Disruption in all directions

Tony Seba calls himself Chief Disruptor. Technically he is an author, lecturer and entrepreneur, but his passion is for things that change things.

Together with partner James Arbib, a London-based technology investor, Seba has predicted the demise of the private automobile, and the end of big oil, by 2030.

Seba and Arbib founded RethinkX, a think tank to study disruptions in different industries, and begin advising policy makers and business leaders accordingly. “We saw that they did not have the right information to make decisions regarding future investments. The big consulting companies were predicting linear extensions of past developments, and they were getting it wrong by huge margins.”

One example is the pundits’ take on solar power. “Just a few years ago they were predicting solar costs twenty years down the road that the market has long since reached. They were making the wrong assumptions, and that led to the wrong decisions.”

In fact, Seba says that solar power from photovoltaic panels has gotten 300 times cheaper since 1970. “Installed in the right element, it beats anything on the market today, and that is without subsidies.”

Be prepared
Seba studies not only disruptions, but their implications for society. “With every disruption there will be jobs lost and jobs gained. There are always upsides and downsides to disruption. What we have to do is prepare to mitigate the downside.”

Take the disruption of the automobile as we know it today. Cars will not only be electric and autonomous, he says, they will no longer be privately owned. “This will bring the cost of transportation down. A family can save thousands on sharing an autonomous electric car, and that will trigger a boom in consumer spending, the biggest ever. It will make tax cuts seem like small change.”

With every disruption there will be jobs lost and jobs gained.

What he calls a “trillion dollar” boost in savings to the economy will compensate for loss of three million driving jobs, and time saved on driving less can be used for productivity. “That’s another trillion dollars in productivity gains.”

Transportation will be disrupted, Seba says, but there will be many other benefits to compensate. “We drive our cars only 4 per cent of available time. The other 96 per cent they are idle. It ties up capital, and it’s a waste of real estate. Three and a half cities the size of San Francisco could fit into the parking space that will be vacated in Los Angeles alone.”

So what to do with all that space? “Green parks, businesses, housing. Society can benefit from vacated government land used for public parking today. For example there will be room for more bike and pedestrian lanes.”

More disposable income. More green space. Less pollution. “Even those who think they will lose out will probably win,” Seba states. “Transportation will become 10 times cheaper. The elderly, the youth, the disabled and the poor can’t drive, or can’t afford to. This will give them easy, affordable, efficient transportation.”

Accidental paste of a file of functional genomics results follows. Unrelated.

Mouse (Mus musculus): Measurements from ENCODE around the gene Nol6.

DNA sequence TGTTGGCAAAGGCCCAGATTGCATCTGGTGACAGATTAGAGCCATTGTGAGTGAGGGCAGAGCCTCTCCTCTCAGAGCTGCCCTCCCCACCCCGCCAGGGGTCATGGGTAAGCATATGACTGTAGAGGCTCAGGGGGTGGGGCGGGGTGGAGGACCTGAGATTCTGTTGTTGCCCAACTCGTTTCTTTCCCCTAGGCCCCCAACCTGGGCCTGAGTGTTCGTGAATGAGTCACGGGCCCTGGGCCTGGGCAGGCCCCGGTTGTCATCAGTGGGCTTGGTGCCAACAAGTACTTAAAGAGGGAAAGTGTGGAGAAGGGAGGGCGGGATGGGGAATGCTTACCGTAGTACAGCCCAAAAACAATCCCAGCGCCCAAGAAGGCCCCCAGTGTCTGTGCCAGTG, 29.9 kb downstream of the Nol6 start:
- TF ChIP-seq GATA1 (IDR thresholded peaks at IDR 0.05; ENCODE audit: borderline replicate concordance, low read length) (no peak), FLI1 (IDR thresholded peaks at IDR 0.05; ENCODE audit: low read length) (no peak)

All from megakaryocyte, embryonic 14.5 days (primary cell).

Remember, disruption is not linear.

Tony Seba has a timeline for this scenario, based on the timing of the first autonomous vehicle approved for general traffic – an event he believes is just around the corner. “From the moment that autonomous vehicles are approved, which I predict will be 2021, there will be a 10 year disruption period. Since every job lost is important, we need to start mitigating now.”

Shaking up shipping
Not just land based transportation is in for a shakeup. “The main elements that apply to trucking apply to shipping too. And with so many fewer moving parts on electric machinery, there will be much less maintenance, and for many engineers, that will mean an alternative future. But we will still have people on board, and more operating from land.” He also predicts that the boost in the economy that will trigger more consumer spending will also lead to more goods being shipped, thus driving volumes in the shipping industry.

But the mechanics of marine transportation are destined to change, he believes. ”Electric vehicles being transported could be charged before shipping and used to power the ship.” That means no more engine room, and no more engine room jobs. For some, that might sound like a good thing: “I’m not passing value judgement on good or bad jobs, but some of the dirtier jobs today are going to go away, so we might as well be ready.”

The future of shipping is sailing more miles and moving more goods, but cheaper, and on ships very different than the ones we know today. “Google is building an operating system for autonomous cars – why couldn’t they do the same in shipping? Digitalised shipping is as attractive as digitalised driving.”

In summary, Seba sees energy and transportation disruptions spreading in all directions: “Amazon is buying their own planes. They are in the logistics business now, and getting better every day. For them going into shipping would be just another logical step. Remember, disruption is not linear.”

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